- This topic has 3 replies, 2 voices, and was last updated 17 years, 6 months ago by Pete Giwojna.
May 30, 2006 at 12:32 am #830jenpoMember
Hello, very new here and requesting help. Was at the Florida gulf on vacation and found a 3inch brown seahorse washed up on shore. Wanted to return it to the water but the waves kept flipping it about. Did not have high hopes for it but put it in a cup and took it home to a well established 12 gallon Eclipse system with live rock and sand which was a quarentine tank of sorts for my larger 125 and 55 gallon saltwater tanks. To my surprise after a day it immediately went after and ate some forzen mysis shrimp, I thought for sure it would be a goner or only want live foods. Question, I think while stranded on shore it gulped a lot of air because when it swims it is always at the surface, kind of lopsided. Can I do anything for this? Also, I have to put ALOT of shrimp in the tank for it to catch anything to eat – with live sand and rock it it hard to siphon out the excess – any advice to improve the seahorse\’s acess to the food without toxifying my tank – I have 3 small 1 1/2 inch gobies and a small 2 inch angel I\’m growing out already in the tank. Thanks so much.May 30, 2006 at 9:17 pm #2560Pete GiwojnaGuest
Wow, that stranded seahorse was awfully lucky that you came along when you did to rescue him from his plight! If you found him washed up on the Gulf Coast, he has to be a Lined Seahorse (Hippocampus erectus) — what a wonderful find! It’s encouraging that he survived the trip home and it’s a very good sign that a wild seahorse that had just been through such an ordeal has begun eating frozen Mysis for you right away.
You’re absolutely correct, Jen — when feeding seahorses in intricate surroundings like a full-gallon tank full of live rock, the worst thing you can do is to scatter a handful of frozen Mysis throughout the tank to be dispersed by the currents and hope that your hungry horse can track it all down. Inevitably some of the frozen food will be swept away and lodge in isolated nooks and crannies where the fishes cannot get it. There it will begin to decompose and impair your water quality, which is why ammonia spikes are common after a heavy feeding. Or it may be wafted out into the open again later on and eaten after it has gone bad. Either outcome can lead to dire problems. The best way to avoid that sort of problem is to target feed your new seahorse, as described below:
The individual personalities of seahorses naturally extend to their feeding habits. Some are aggressive feeders that will boldly snatch food from your fingers, while some and shy and secretive, feeding only when they think they’re not being observed. Some like to slurp up Mysis while it’s swirling through the water column, and some will only take Mysis off the bottom of the tank. Some are voracious pigs that greedily scarf up everything in sight, and some are slow, deliberate feeders that painstakingly examine every morsel of Mysis before they accept or reject it. Some eat like horses and some eat like birds. So how does the seahorse keeper make sure all his charges are getting enough to eat at mealtime? How does the hobbyist keep the aggressive eaters from scarfing up all the mouth-watering Mysis before the slower feeders get their fair share? And how can you keep active fishes and inverts with seahorses without the faster fishes gobbling up all the goodies before the slowpoke seahorses can grab a mouthful?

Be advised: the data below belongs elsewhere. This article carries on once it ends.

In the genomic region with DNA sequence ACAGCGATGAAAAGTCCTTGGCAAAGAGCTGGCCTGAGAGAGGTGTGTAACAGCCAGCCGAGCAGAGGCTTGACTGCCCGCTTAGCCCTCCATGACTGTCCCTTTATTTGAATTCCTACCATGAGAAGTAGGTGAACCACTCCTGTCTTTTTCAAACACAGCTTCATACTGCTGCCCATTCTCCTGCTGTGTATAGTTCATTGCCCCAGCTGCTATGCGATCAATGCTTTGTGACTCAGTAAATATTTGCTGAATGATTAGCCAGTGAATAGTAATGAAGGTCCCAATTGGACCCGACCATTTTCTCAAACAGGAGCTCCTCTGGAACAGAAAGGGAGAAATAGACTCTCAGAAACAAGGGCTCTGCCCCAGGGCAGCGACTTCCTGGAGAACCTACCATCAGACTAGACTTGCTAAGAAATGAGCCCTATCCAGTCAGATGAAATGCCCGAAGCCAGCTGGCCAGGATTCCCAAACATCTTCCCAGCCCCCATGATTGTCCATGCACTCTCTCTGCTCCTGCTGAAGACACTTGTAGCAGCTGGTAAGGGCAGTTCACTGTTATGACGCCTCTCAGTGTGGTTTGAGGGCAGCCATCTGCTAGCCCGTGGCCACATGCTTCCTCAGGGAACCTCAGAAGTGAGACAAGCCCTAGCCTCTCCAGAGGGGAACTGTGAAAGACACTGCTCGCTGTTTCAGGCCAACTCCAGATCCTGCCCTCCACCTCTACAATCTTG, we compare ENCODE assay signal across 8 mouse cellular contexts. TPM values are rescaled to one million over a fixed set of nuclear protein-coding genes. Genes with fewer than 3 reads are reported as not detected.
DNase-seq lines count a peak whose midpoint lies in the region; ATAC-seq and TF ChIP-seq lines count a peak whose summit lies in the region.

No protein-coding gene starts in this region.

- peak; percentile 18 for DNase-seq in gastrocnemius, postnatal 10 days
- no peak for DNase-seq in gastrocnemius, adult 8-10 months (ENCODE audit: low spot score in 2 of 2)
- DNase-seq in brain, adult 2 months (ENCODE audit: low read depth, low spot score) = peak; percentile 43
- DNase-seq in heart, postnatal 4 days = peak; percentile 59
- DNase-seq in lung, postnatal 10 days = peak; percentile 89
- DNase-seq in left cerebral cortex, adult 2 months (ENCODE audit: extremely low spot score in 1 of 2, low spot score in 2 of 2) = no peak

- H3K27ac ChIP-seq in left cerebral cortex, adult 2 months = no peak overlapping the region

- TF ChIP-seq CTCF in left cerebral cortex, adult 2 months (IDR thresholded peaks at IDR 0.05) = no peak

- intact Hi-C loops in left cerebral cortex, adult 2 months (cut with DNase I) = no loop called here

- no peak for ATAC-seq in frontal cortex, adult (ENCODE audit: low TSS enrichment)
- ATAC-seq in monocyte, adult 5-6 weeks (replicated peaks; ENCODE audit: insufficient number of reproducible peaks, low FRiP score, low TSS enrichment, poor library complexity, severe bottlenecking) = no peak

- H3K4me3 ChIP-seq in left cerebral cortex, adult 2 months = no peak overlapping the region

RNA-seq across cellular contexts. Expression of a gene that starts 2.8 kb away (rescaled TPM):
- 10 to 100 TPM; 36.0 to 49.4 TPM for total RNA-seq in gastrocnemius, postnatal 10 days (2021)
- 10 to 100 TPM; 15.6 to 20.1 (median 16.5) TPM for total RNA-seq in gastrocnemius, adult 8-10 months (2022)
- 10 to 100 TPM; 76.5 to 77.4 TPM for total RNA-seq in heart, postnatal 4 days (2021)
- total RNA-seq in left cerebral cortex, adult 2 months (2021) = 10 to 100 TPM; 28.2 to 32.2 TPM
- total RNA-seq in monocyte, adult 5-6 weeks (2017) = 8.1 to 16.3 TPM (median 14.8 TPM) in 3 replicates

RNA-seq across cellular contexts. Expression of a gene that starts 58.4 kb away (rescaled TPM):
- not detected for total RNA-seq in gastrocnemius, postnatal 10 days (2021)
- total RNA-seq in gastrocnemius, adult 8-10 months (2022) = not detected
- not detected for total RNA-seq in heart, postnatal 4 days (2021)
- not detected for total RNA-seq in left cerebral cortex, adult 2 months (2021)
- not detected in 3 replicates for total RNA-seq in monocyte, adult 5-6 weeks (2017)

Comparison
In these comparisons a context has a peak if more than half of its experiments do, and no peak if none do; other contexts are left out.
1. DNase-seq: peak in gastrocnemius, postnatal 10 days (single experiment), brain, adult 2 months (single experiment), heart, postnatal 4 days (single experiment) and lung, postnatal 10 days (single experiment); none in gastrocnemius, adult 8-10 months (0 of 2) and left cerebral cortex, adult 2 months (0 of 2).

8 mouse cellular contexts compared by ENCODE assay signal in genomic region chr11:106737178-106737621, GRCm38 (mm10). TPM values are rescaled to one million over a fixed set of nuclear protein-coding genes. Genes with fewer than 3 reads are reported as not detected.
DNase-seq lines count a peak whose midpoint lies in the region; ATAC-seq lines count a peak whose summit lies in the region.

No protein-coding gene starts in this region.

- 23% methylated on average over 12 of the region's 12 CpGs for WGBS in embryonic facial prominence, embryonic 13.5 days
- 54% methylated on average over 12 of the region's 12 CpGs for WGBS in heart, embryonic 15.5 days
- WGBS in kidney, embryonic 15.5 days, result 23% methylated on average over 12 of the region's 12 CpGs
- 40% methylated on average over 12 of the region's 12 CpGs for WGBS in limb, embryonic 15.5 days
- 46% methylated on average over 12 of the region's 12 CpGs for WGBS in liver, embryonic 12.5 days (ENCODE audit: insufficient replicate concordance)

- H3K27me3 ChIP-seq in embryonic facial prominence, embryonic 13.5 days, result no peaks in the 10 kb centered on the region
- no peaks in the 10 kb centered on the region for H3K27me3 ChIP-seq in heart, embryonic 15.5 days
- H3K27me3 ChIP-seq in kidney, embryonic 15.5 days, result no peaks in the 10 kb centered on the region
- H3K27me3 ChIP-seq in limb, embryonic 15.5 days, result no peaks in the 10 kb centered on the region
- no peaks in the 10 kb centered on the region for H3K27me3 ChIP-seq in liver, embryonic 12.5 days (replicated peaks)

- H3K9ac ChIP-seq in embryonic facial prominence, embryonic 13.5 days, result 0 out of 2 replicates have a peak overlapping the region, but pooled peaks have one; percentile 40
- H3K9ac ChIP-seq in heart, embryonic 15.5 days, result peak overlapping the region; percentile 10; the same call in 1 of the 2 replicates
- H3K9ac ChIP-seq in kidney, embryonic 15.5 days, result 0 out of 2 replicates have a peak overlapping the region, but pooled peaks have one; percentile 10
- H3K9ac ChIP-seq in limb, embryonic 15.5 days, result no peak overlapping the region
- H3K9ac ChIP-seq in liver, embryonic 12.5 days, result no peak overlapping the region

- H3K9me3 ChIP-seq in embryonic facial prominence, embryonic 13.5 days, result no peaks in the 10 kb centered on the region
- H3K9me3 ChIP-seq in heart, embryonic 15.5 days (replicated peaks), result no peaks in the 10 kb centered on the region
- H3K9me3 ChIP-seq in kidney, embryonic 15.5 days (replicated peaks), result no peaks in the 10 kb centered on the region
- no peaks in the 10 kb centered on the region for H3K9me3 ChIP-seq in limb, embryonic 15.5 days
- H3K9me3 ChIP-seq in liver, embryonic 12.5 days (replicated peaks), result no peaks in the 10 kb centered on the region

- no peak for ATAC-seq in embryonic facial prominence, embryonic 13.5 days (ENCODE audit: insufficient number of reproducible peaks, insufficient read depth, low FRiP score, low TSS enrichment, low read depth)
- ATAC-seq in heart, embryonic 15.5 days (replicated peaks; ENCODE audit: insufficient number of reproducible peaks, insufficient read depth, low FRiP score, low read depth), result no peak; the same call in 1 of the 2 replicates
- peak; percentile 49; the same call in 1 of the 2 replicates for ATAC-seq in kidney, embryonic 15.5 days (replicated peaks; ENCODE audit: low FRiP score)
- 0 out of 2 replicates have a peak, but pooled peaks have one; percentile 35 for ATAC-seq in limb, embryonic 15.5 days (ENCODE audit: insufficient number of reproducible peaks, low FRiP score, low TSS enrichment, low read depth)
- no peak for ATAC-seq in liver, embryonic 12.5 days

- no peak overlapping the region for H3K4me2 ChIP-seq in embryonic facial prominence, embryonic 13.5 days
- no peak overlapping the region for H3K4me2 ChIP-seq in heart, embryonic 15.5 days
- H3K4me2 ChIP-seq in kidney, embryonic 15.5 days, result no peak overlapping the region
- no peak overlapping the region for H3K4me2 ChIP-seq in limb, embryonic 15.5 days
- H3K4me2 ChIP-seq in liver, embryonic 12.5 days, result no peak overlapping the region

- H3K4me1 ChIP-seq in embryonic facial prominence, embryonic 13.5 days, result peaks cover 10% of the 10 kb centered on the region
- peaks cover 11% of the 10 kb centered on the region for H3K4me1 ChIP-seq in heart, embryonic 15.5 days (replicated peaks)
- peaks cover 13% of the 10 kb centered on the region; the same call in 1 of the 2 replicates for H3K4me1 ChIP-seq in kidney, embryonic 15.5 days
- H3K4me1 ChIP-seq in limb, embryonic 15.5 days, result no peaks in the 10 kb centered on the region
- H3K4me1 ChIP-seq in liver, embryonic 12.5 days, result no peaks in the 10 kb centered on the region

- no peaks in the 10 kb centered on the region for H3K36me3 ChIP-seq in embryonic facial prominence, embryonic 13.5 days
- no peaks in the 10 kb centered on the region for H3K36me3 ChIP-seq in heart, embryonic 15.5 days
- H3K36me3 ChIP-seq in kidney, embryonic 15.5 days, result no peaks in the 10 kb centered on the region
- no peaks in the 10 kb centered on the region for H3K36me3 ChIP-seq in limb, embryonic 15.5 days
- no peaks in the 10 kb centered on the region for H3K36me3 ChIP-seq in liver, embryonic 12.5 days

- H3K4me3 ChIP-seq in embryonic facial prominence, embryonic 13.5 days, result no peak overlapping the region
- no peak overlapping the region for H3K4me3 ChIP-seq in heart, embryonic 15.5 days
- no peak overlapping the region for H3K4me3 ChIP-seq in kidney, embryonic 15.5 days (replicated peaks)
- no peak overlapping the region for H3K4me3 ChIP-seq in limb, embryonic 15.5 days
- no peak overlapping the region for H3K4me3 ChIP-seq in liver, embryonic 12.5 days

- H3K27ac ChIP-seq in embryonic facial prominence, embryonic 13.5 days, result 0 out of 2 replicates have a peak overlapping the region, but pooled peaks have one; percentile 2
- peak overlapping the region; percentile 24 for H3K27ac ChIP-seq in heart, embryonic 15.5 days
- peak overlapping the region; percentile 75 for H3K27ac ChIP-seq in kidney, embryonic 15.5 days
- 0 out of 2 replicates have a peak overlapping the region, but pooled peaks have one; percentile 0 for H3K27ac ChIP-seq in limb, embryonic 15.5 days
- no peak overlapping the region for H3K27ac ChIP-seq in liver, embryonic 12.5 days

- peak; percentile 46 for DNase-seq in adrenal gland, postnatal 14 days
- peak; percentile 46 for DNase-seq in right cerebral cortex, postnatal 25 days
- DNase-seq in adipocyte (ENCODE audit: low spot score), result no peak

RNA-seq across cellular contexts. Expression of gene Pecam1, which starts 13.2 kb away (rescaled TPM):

Target feeding is the answer. Target feeding just means offering a single piece of Mysis to one particular seahorse, and then watching to see whether or not the ‘horse you targeted actually eats the shrimp. Feeding each of your seahorses in turn that way makes it easy to keep track of exactly how much each of your specimens is eating.
There are many different ways to target feed seahorses. Most methods involve using a long utensil of some sort to wave the Mysis temptingly in front of the chosen seahorse; once you’re sure this has attracted his interest, the Mysis is released so it drifts down enticingly right before the seahorse’s snout. Most of the time, the seahorse will snatch it up as it drifts by or snap it up as soon as it hits the bottom.
A great number of utensils work well for target feeding. I’ve seen hobbyists use everything from chopsticks to extra long tweezers and hemostats or forceps to homemade pipettes fashioned from a length of rigid plastic tubing. As for myself, I prefer handfeeding when I target feed a particular seahorse.
But no doubt the all-time favorite implement for target feeding seahorses is the old-fashioned turkey baster. The old-fashioned ones with the glass barrels work best because the seahorses can see the Mysis inside the baster all the way as it moves down the barrel and out the tip. By exerting just the right amount of pressure on the bulb, great precision is possible when target feeding with a turkey baster. By squeezing and releasing the bulb ever so slightly, a skillful target feeder can keep a piece of Mysis dancing at the very tip of the baster indefinitely, and hold the tempting morsel right in front of the seahorse’s mouth as long as necessary. Or if the seahorse rejects the Mysis the first time it drifts by, a baster makes it easy to deftly suck up the shrimp from the bottom so it can be offered to the target again. In the same way, the baster makes it a simple matter to clean any remaining leftovers after a feeding session. (You’ll quickly discover the feeding tube is also indispensable for tapping away pesky fish and invertebrates that threaten to steal the tempting tidbit before an indecisive seahorse can snatch it up. And it’s great for tapping on the cover to ringing the dinner bell and summon the diners for their gourmet feast!)